The light forces on the left flank of the KaiserReich army did understand the orders, unlike the right flank, and advanced steadily upon the godless Catholics. The Gourmandie artillery opened fire on the KaiserReich as they advanced. While the intensity of the fire did not cause considerable casualties, the disorder did slow down their advance.

With the advance of their infantry slowed by the Gourmandie guns, the KaiserReich opted to conduct a heavy cavalry charge against the opposing line. This melee would ultimately see the Grenadiere zu Pferde Warsteiner rout the 1er Infanterie Roquefort.

With the KaiserReichs light forces making headway on the right flank, Jean-Jaques LaPierre, Comte d'Auvergne ordered his infantry to push right. To fill in the gap in the line the Hussards Grand Duc were ordered to cover the Auvergne infantry's flank.

The 1er Infanterie d'Auvergne successfully halted the march of the Freikorps der Jagers Radeburger before they could over run the village. The Grand Duke payed little attention to these going ons in favor of his orchestra.

With the 1er Infanterie Roquefort routed, the KaiserReichs Grenadiers advanced in support. However, Gourmandie's Grenadiers a Cheval Boursin sallied forth and chased them back to their lines. A temporary success, this maneuver would be the end of the Grenadier Cavalry.

Seeing his Grenadiers falling back in the face of the heavy Gourmandie cavalry, AJ considered his options.

He opted for the bold move, crying "fortune favors the bold", and charged the Pistoliere von Doppelbock into the Grenadier Cavalry. Thankfully not performing their famed caracole, the KaiserReich cavalry slammed into the Grenadiers who could not counter charge due to being disordered.

Embracing his new found courage, AJ charged the Ulanen Radeburger into the Hussards Grand Duc on the other flank. The hussars were able to counter charge.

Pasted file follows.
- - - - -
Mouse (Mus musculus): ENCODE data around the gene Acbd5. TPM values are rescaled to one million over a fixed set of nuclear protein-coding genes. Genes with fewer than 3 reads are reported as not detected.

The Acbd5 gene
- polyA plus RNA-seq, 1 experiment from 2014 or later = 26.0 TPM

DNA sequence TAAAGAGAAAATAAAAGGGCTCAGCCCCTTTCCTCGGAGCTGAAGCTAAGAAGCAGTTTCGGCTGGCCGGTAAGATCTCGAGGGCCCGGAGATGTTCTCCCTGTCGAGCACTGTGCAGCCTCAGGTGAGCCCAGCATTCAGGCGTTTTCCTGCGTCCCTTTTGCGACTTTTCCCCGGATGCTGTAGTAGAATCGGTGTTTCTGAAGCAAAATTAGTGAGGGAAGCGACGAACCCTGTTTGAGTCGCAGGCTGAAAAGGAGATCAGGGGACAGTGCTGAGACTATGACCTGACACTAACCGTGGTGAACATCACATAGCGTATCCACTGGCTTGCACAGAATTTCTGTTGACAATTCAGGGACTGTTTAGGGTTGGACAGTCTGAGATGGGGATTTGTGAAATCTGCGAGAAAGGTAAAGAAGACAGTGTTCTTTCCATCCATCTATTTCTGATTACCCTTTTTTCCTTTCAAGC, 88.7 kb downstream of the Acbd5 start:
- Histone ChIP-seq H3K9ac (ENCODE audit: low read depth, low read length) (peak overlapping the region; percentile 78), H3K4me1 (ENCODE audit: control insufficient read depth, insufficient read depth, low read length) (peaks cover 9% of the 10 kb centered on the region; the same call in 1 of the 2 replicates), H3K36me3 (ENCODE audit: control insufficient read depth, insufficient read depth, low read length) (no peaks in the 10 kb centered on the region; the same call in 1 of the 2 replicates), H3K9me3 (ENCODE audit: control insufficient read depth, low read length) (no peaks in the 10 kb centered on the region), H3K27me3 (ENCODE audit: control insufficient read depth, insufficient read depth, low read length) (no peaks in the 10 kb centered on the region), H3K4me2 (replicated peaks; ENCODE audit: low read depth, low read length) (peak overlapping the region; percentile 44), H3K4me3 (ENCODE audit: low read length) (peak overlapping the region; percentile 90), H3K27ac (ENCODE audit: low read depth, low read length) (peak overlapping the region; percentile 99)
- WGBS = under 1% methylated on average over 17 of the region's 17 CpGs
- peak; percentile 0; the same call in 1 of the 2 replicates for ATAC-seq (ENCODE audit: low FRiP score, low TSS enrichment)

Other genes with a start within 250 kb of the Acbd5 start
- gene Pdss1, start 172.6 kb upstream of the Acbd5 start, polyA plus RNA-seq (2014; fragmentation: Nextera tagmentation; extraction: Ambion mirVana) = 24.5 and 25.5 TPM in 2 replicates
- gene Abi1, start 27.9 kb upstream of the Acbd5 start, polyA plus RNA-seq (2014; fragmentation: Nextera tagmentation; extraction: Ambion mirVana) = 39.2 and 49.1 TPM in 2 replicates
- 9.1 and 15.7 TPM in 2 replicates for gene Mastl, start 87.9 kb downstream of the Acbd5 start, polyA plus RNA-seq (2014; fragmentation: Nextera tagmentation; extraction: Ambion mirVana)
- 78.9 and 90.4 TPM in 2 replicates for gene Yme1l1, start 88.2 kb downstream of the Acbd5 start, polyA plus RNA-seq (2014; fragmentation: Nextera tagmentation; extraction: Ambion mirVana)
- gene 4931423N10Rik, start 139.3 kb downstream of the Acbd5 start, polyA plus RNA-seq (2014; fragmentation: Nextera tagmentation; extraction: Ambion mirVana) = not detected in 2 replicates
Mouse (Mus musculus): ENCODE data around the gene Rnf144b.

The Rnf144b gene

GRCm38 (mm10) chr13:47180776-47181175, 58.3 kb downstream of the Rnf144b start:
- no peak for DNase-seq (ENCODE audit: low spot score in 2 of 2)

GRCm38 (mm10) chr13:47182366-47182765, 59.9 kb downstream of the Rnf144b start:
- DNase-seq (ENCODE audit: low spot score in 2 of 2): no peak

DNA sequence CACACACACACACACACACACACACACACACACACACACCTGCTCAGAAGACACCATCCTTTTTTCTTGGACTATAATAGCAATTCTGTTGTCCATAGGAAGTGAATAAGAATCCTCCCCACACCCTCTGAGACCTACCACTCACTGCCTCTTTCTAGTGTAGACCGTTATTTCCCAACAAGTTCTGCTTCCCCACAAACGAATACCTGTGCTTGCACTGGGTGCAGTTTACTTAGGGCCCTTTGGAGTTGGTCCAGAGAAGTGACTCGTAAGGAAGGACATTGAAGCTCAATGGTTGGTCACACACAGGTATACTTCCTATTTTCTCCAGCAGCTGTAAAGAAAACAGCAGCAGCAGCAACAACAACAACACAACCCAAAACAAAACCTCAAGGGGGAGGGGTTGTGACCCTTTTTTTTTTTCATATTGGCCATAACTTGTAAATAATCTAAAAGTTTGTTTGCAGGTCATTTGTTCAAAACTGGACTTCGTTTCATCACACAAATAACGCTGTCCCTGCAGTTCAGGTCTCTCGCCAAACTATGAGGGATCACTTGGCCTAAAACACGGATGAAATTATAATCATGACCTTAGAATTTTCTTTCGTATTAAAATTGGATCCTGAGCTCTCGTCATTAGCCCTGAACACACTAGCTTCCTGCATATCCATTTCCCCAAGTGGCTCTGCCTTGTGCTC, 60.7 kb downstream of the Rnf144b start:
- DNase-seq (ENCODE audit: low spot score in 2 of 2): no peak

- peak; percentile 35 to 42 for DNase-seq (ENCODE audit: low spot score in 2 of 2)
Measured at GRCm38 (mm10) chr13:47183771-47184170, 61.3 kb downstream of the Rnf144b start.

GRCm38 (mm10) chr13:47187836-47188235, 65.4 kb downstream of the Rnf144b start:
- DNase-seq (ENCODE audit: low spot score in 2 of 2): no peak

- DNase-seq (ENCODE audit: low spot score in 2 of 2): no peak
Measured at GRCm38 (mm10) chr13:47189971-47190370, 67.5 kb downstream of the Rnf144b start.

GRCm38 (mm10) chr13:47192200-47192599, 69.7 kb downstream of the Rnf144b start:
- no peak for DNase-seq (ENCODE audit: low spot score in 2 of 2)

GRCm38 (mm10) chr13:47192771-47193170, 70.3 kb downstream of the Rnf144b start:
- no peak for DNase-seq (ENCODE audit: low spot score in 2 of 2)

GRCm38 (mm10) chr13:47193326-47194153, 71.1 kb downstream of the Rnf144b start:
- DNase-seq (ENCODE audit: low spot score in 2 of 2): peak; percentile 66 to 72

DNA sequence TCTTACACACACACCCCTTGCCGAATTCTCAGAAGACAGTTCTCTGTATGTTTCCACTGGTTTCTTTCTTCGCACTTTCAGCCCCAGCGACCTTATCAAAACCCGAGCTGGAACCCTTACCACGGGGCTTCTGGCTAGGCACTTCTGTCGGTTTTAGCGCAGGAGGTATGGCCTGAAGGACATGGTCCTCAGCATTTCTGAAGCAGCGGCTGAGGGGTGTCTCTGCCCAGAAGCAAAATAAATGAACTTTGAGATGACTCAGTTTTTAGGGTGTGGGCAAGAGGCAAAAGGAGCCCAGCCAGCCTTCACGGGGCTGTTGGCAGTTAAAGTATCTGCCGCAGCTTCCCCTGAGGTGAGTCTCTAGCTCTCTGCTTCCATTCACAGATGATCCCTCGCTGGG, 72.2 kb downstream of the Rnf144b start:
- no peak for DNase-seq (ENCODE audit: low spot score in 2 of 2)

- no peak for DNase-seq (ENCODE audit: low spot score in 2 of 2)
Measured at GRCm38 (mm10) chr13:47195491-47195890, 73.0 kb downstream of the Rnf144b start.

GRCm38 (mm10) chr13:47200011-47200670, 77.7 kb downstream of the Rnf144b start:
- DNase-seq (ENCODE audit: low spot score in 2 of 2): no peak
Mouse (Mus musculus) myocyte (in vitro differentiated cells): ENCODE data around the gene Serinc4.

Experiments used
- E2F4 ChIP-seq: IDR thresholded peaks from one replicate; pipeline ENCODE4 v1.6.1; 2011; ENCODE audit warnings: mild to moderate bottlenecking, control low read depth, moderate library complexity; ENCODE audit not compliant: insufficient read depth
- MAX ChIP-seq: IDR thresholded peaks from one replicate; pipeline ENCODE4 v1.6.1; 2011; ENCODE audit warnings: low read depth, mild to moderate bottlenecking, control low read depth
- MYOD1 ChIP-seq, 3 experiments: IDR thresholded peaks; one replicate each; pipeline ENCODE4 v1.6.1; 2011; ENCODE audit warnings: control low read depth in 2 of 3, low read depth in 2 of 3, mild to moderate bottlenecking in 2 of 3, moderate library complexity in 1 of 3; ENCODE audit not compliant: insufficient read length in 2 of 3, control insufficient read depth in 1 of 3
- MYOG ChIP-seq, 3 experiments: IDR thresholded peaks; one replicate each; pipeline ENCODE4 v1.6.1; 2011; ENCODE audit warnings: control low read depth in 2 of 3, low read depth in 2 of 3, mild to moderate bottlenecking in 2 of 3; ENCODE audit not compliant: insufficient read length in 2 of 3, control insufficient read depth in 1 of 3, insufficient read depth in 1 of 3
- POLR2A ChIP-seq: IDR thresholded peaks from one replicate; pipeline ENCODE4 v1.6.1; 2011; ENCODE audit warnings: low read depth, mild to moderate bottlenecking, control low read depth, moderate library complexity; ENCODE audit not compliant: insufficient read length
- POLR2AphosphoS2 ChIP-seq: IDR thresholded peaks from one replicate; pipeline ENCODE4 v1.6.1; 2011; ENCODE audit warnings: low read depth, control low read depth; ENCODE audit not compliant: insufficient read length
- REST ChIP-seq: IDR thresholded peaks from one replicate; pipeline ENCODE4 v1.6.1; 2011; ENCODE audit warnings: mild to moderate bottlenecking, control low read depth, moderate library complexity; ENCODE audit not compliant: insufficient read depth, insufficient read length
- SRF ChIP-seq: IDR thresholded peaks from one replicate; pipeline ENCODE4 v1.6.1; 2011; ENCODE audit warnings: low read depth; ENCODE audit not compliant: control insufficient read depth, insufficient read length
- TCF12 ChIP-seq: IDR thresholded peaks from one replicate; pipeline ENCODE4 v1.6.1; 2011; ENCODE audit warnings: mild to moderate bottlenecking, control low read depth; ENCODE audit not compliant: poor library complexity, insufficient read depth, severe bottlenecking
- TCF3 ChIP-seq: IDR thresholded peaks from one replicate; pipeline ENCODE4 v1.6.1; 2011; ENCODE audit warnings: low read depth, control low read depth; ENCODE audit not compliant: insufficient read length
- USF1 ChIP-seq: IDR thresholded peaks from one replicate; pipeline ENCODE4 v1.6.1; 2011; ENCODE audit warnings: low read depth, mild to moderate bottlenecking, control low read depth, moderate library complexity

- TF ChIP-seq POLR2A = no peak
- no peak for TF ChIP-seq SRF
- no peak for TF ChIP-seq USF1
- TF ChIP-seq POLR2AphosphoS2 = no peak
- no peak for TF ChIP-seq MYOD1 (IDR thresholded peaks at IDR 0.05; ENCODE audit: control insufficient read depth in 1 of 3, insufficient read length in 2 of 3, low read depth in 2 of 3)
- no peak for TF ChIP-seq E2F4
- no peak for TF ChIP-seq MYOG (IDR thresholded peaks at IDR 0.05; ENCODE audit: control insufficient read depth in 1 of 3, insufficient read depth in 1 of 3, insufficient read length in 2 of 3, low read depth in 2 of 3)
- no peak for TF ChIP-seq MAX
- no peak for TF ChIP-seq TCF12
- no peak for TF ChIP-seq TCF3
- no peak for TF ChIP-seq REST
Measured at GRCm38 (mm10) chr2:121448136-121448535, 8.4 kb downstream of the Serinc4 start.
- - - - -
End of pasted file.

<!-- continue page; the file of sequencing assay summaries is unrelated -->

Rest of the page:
With decent die rolling on my side and less than decent die rolling on AJ's side, the Hussars repelled the Lancers.

The Pistolieres did not favor well either, retiring back behind their main lines. This did leave the Grenadiers a Cheval Boursin nearly shaken and in a precarious position. With KaiserReich artillery and two infantry battalions firing into them as they impotently tried to order themselves, the Grenadiers succumbed and retired from the field.

The firefight on the right flank was no going my way either and assessing the situation I adopted to honorably withdraw from the field of battle. AJ graciously granted me the dignity of withdrawing in good order.

The game complete, AJ and I braved the Canadian January temperatures with our wine and enjoyed cigars during the debrief. An imaginations game is always a pleasant experience and I happily play whenever I can. AJ and I both noted that their is something quite viscerally appealing about gaming in the 18th century. We both enjoy games ranging from WWII tanks fights to starships battling amidst the stars, but pushing colorfully painted infantry battalions and cavalry regiments about the field with the roar of cannons ringing in our imaginations seems both dignified and "right". Thank you to AJ for a wonderful day of gaming and I look forward to more imaginations gaming next weekend when my father arrives.

The rules we used were Black Powder from Warlord Games.

2 comments:

  1. Bravo! A splendid looking field of honor and arms.

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  2. What a wonderful looking game, handsome figures and terrain (love the buildings)...excellent!